Deciding to enter a drug or alcohol rehabilitation program is a daunting and terrifying step to make. It takes courage and determination to let go and admit you need help. Those who take that step should be encouraged and motivated to stay on the path to sobriety; people struggling or hesitating to commit should also be supported and encouraged to reach out for the help they need. There’s no shortage of information about the hows and whys of getting into a drug or alcohol rehabilitation center- but what do you do after?
Here are five things you should do after completing a rehabilitation program?
Find a Sponsor or Support Group
Your therapists and case managers will likely insist that you find some sort of support network upon leaving rehab; some may even provide references and set up supportive care for you before you are discharge. Listen to them. People in recovery that join support groups or find sponsorship following a rehabilitation program are more likely to remain on a sober path. Some people find living in a sober community helpful in keeping themselves in line. Sponsorship by someone who is further in their recovery is also advantageous as they have experienced the temptations and urges you are likely to have and can bestow wisdom and support through rough patches. Foundations such as Alcoholics Anonymous and Narcotics Anonymous offer resources and community support via meetings and hosted events that help people stay on track.
What’s important to understand about substance abuse is that it is a chronic disease. Simply completing a rehabilitation program doesn’t ‘cure’ you; often they are too short to do more than scratch the surface of causes and steps needed for correcting behavioral issues. Just like all chronic illness, a lapse in treatment can lead to a relapse in the disorder. Your rehab program can assist you with finding the right therapist or counselor to continue the work you began while in rehab. If they cannot or you have any issues with your new treatment option, don’t get discouraged. Finding a professional addiction counselor that works best for you is what’s most important. Once you find the best option for you, stick with it: don’t skip appointments or end your treatment even if you’re feeling confident in your recovery. Relapse can happen at any stage of recovery, but treatment can be instrumental in prevention.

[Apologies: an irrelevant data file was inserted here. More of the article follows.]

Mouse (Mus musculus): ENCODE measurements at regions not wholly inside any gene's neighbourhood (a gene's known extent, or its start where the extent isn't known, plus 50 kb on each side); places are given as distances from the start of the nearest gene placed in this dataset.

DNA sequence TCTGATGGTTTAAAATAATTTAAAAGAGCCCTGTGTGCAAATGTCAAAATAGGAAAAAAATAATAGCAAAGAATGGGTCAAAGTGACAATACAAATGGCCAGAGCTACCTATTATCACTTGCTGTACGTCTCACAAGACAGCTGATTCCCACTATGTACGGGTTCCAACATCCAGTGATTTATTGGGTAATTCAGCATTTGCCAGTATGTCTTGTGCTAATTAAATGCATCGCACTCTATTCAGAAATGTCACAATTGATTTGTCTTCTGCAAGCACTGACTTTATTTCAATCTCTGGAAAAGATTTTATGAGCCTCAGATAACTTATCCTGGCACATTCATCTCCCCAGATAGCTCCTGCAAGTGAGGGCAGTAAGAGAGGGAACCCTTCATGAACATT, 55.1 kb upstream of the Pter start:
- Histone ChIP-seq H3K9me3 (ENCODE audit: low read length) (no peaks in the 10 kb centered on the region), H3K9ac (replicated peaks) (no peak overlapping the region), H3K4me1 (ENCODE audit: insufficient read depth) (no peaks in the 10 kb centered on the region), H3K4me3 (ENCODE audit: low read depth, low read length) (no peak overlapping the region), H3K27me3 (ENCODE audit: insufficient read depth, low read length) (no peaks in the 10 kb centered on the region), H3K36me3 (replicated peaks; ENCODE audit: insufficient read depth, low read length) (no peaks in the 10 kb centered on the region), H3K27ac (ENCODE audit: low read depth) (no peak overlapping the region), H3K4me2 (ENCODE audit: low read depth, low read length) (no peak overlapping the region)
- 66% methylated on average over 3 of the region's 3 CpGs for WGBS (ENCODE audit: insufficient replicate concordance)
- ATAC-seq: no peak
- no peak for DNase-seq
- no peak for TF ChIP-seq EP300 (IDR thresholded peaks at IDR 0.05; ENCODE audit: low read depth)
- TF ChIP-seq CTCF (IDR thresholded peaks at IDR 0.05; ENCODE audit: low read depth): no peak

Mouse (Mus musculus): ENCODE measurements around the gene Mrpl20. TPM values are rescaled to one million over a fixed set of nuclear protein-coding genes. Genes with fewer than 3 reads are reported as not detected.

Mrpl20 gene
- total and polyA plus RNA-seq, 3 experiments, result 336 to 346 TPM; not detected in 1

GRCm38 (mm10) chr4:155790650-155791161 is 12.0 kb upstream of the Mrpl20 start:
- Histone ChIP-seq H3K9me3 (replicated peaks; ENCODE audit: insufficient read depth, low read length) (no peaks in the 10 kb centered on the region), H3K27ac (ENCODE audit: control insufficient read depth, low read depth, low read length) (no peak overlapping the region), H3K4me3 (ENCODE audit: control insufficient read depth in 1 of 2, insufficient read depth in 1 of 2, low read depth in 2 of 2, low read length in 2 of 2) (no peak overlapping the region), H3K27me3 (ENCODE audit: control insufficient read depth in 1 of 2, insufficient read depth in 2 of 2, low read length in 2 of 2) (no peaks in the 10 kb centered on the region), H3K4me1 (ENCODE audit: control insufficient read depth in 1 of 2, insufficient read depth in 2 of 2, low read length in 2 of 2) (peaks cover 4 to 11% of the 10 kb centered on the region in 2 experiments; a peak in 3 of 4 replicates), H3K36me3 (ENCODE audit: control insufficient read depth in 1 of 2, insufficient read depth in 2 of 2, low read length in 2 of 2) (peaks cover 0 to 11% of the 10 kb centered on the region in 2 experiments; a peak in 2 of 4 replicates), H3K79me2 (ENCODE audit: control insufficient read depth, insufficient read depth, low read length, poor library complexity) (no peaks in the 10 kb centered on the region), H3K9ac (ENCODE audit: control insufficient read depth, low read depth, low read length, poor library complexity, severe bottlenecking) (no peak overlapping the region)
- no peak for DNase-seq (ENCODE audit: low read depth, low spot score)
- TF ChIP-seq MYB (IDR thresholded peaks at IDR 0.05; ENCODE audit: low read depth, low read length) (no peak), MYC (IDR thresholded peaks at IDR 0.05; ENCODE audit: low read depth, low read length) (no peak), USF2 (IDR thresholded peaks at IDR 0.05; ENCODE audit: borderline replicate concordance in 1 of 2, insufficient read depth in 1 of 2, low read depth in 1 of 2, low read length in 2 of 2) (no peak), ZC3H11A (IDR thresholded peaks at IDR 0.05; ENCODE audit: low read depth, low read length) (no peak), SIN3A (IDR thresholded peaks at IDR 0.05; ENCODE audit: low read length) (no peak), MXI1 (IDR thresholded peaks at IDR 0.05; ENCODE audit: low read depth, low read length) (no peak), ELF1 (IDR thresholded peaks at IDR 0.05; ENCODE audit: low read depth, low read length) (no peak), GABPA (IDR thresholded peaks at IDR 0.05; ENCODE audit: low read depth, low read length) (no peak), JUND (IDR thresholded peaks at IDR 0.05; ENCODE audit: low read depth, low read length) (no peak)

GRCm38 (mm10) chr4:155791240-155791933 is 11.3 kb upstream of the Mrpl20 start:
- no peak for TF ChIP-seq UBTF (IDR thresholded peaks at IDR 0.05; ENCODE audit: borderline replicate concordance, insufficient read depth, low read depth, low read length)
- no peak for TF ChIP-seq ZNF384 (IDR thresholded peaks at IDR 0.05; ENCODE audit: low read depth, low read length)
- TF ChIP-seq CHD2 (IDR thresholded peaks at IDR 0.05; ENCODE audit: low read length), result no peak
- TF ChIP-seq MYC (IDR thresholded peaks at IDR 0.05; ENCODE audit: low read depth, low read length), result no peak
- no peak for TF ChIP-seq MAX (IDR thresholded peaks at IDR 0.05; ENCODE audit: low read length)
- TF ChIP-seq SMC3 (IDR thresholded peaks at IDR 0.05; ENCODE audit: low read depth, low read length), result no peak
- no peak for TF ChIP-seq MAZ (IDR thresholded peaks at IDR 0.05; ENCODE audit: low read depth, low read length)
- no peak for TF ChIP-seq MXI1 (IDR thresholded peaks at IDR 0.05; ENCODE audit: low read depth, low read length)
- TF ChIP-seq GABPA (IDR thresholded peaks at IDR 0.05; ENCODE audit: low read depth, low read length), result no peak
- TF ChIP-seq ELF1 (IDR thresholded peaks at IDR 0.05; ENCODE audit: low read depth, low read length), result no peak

Fill Your Friend Circle With Supportive, Sober People
One of the leading causes of relapse is continuing to expose yourself to the people and places you once associated with drinking or drug use. Though using drugs or drinking does not make them bad or devious people the reality is if you keep them in your life is a risk you cannot afford to take. People who continue to drink and use drugs in your presence do not have your best interest in mind. Part of your recovery should be surrounding yourself in positivity, including the people you allow in your life. Family and friends must understand what addiction truly is and their roles in your journey to recovery. Being open and honest is key, as well as education: most people simply don’t understand what they’ve never experienced.
Practice What You Learned in Your Everyday Life
It’s easy to lose the lessons you learn in rehab once you get back into the world. In an isolated environment focused on recovery, learning and practicing new coping mechanisms is simple enough. It’s applying them when you are faced with real challenges that counts. Remember: nothing that happens in life is worth using again. Recalling the lessons of rehab therapy sessions and life coaching in the moment can be the difference between relapse and sobriety. Meditating or using other healthy alternatives to relieve stress and anxiety comes with no regrets.
Find Purpose in Your Story
You are a survivor of a disease that claims thousands of lives a day. You are a warrior battling each day against a powerful enemy. Your story is valuable and worth telling; your voice could save someone else. Use your experience to be an advocate for addiction recovery even if your audience is small or limited to a friend or family that may need help. If you want to contribute to the fight against addiction on a larger scale, finding local organizations or attending events in a show of support is a great way to be heard.